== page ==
i have little confusion: if a[3][3] is defined and you are given a[0][2] address(32114) and you are asked address of a[1][0] , isn't it 32118 (on 32-bit compiler) ? if not, then what should i answer to this question ? thanks in advance sir.

if a[3][3] is defined and you are given a[0][2] address(32114) and you are asked address of a[1][0] , isn't it 32118 (on 32-bit compiler) ?

Is it probable? Yes. Is it guaranteed? No.

if not, then what should i answer to this question ?

The same answer I've given you several times: there's no guarantee that you can acquire the address of an item in one array from an item in another array, even if those arrays are subdimensions of a 2D array.

There are three solutions:

  1. Recognize that the requirement exhibits a broken design and fix the design.
  2. Replace the 2D array with a manually allocated block of memory that's guaranteed to be contiguous:

    #include <stdio.h>
    #include <stdlib.h>
    
    #define N 3
    #define M 3
    
    int main(void)
    {
        int *base = malloc(N * M * sizeof *base);
    
        if (base) {
            int **matrix = malloc(N * sizeof *matrix);
            int *p;
            int i;
    
            if (!matrix) {
                free(base);
                return EXIT_FAILURE;
            }
    
            for (i = 0; i < N * M; i++) {
                base[i] = i;
            }
    
            for (i = 0; i < N; i++) {
                matrix[i] = &base[i * M];
            }
    
            printf("[0][2] -- %p: %d\n", (void*)&matrix[0][2], matrix[0][2]);
            printf("[1][0] -- %p: %d\n", (void*)&matrix[1][0], matrix[1][0]);
    
            p = &matrix[0][2];
    
            printf("%p: %d\n", (void*)p, *p);
            ++p;
            printf("%p: %d\n", (void*)p, *p);
    
            free(matrix);
            free(base);
        }
    
        return 0;
    }
    
  3. Simply increment your pointer and hope for the best. It'll probably work, but such things tend not to work at the most inopportune times.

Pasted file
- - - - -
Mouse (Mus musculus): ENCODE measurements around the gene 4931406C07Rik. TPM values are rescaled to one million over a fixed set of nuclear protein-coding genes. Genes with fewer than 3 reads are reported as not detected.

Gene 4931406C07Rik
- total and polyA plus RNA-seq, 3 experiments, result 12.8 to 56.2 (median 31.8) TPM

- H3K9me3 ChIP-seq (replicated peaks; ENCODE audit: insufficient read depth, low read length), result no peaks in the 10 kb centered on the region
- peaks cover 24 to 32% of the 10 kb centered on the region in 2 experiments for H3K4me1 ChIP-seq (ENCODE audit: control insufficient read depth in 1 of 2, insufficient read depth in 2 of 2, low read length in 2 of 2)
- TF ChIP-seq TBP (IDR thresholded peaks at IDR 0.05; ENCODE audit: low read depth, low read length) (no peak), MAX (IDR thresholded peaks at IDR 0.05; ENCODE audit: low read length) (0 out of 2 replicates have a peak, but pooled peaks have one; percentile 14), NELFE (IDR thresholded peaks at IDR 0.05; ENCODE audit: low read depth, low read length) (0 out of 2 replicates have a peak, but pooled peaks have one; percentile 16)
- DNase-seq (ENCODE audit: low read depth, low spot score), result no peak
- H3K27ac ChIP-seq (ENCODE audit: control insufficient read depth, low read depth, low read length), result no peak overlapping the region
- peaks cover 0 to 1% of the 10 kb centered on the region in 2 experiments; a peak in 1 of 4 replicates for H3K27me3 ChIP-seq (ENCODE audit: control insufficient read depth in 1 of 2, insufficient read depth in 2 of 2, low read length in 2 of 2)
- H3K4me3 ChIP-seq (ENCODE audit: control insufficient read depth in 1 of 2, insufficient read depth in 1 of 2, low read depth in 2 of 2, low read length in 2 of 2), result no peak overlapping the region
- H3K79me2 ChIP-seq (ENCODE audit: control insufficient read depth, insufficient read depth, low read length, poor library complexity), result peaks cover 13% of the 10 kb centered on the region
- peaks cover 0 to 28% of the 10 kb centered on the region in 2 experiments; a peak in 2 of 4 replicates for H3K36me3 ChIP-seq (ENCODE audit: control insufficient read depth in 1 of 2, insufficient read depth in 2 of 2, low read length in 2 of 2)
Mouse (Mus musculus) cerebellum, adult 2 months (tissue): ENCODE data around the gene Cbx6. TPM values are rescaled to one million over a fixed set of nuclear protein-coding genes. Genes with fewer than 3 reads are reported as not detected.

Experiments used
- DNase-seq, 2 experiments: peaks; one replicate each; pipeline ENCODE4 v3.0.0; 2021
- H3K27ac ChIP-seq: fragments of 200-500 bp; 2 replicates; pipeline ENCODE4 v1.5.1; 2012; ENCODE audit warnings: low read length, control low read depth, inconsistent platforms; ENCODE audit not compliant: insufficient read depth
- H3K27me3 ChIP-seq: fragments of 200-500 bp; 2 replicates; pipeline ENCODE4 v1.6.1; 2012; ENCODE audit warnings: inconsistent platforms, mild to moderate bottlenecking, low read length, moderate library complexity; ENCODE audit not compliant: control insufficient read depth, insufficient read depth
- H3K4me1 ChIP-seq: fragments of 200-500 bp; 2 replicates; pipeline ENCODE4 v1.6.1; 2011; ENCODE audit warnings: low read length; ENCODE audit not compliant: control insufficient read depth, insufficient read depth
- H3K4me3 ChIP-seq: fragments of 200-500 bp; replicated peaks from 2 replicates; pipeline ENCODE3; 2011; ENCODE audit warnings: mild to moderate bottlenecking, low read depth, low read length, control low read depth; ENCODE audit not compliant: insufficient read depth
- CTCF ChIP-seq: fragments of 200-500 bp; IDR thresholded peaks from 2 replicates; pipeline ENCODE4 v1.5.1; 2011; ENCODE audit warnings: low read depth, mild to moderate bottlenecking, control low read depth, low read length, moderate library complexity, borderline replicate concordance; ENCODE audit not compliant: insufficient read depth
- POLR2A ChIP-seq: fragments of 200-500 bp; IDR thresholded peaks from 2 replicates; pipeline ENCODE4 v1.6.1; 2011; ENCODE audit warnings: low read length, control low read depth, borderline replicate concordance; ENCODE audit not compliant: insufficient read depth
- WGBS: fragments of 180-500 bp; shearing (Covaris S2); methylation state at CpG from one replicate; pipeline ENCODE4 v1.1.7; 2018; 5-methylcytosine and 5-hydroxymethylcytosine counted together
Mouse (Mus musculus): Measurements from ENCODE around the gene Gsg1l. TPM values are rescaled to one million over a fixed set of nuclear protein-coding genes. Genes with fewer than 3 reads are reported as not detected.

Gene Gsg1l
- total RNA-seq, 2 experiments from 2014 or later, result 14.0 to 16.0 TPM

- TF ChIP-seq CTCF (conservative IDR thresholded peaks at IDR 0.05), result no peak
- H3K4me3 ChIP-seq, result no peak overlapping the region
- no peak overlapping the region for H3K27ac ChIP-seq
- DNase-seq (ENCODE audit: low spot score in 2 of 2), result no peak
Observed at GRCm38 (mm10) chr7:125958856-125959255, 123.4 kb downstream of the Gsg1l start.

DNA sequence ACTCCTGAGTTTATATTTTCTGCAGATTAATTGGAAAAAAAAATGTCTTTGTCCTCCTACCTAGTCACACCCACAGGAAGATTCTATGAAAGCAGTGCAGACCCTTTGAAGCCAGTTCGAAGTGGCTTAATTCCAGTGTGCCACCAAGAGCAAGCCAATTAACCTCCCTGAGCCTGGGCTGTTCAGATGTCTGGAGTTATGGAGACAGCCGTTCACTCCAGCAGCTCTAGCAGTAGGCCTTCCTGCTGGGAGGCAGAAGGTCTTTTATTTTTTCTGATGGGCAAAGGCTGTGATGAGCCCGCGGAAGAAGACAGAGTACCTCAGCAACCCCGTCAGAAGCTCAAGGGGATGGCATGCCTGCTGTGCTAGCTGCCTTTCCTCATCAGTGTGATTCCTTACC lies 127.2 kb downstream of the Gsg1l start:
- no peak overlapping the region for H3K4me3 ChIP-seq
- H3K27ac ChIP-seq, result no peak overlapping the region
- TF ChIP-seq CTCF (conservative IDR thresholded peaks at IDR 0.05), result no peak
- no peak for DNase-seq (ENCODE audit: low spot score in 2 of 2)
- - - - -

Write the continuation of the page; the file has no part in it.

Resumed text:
sir, malloc guarntess that memory allocated is contigous right ? that's why this code will solve my problem ? if contigous memory is not there, then it will return NULL which you have checked also.
correct me please. thanks.

According to the C standard (§6.5.2.1 (C99)) Arrays in C (and C++ by extension) are always row-major
order: A[row][col]. And, at least as far as I can tell, are also always contiguous in memory: one row followed by the other. Anything else would be irrational. This has the rather convenient advantage of allowing the pointer to a single row to be passed to a function as &A[row][0]. It also guarantees that in-place type conversions (eg, byte arrays to ushort) using type casts will always work.

And, at least as far as I can tell, are also always contiguous in memory: one row followed by the other.

Nope, not guaranteed. The as-if rule is in effect. Provided the result of defined operations is as-if some assumption were true, the implementation need not actually conform to the assumption under the hood.

Anything else would be irrational.

What's irrational is your quoting of the standard on one hand and then appealing to rationality on the other. The standard is always right, even when it's not internally consistent.

This has the rather convenient advantage of allowing the pointer to a single row to be passed to a function as &A[row][0].

I don't see how that advantage benefits from contiguous storage of the first dimension. However, if you're somehow implying that one can do any variation of this:

#include <stdio.h>

void foo(int *p)
{
    while (*p)
    {
        printf("%d\n", *p++);
    }
}

int main(void)
{
    int a[2][4] =
    {
        {1, 2, 3, 4},
        {5, 6, 7, 0}
    };

    foo(&a[0][0]);

    return 0;
}

Then I'd direct you to §6.5.6.8 (C99), the last sentence of which is ambiguous enough to justify a padding element between "contiguous" arrays in memory: "If the result points one past the last element of the array object, it shall not be used as the operand of a unary * operator that is evaluated." Technically the arrays may be contiguous, but the presence of such a padding element is a confounding variable in exploiting the contiguous nature.

Further, from Annex J.2 (Undefined Behavior) you have the kiss of death for anyone trying to exploit contiguous arrays in a multidimensional array:

  1. "Addition or subtraction of a pointer into, or just beyond, an array object and an integer type produces a result that does not point into, or just beyond, the same array object (6.5.6)."

  2. "Addition or subtraction of a pointer into, or just beyond, an array object and an integer type produces a result that points just beyond the array object and is used as the operand of a unary * operator that is evaluated (6.5.6)."

  3. "An array subscript is out of range, even if an object is apparently accessible with the given subscript (as in the lvalue expression a[1][7] given the declaration int a[4][5]) (6.5.6)."

It also guarantees that in-place type conversions (eg, byte arrays to ushort) using type casts will always work.

Well, the cast will always work. What you do with the result could fail miserably if, for example, the resulting value is a trap representation.

This article has been dead for over six months. Start a new discussion instead.